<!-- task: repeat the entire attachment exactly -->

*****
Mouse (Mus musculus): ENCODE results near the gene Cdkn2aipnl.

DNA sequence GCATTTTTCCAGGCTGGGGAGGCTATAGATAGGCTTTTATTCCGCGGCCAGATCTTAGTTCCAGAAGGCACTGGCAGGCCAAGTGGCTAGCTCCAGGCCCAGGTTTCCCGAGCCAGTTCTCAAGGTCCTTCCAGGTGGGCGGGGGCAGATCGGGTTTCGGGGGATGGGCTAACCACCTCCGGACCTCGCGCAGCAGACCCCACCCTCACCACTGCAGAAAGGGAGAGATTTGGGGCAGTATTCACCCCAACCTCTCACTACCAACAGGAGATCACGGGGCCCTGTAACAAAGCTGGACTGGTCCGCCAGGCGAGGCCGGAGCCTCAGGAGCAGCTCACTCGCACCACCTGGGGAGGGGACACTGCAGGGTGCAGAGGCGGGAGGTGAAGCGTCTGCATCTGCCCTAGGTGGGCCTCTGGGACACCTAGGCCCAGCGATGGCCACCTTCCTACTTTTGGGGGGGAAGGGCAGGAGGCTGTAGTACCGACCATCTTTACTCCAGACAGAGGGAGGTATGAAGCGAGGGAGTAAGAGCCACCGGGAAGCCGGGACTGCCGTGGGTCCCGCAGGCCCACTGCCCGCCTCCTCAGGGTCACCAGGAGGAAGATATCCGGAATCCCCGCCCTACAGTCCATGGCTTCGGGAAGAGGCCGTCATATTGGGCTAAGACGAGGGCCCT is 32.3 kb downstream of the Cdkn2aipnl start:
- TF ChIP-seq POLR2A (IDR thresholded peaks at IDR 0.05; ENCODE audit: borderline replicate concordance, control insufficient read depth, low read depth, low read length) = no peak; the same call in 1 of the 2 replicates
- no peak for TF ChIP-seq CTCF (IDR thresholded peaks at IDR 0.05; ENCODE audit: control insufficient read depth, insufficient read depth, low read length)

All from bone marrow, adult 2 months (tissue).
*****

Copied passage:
Mouse (Mus musculus): ENCODE results near the gene Cdkn2aipnl.

DNA sequence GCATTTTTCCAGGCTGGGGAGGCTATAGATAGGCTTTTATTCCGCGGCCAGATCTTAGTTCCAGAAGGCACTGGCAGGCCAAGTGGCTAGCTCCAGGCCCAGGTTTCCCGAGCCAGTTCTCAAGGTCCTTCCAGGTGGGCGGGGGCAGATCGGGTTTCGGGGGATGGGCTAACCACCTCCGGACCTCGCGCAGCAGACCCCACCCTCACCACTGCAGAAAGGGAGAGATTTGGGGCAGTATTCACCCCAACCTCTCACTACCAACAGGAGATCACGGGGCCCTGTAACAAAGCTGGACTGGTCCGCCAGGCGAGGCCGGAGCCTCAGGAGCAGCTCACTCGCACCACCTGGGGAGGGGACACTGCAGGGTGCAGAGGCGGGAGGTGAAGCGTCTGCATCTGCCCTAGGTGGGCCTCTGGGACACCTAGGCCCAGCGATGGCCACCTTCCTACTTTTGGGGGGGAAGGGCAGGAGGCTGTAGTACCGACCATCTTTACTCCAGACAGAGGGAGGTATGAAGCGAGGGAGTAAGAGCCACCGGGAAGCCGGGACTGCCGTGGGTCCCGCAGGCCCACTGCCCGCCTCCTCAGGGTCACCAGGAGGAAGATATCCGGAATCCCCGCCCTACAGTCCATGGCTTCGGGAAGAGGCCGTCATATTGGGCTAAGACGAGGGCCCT is 32.3 kb downstream of the Cdkn2aipnl start:
- TF ChIP-seq POLR2A (IDR thresholded peaks at IDR 0.05; ENCODE audit: borderline replicate concordance, control insufficient read depth, low read depth, low read length) = no peak; the same call in 1 of the 2 replicates
- no peak for TF ChIP-seq CTCF (IDR thresholded peaks at IDR 0.05; ENCODE audit: control insufficient read depth, insufficient read depth, low read length)

All from bone marrow, adult 2 months (tissue).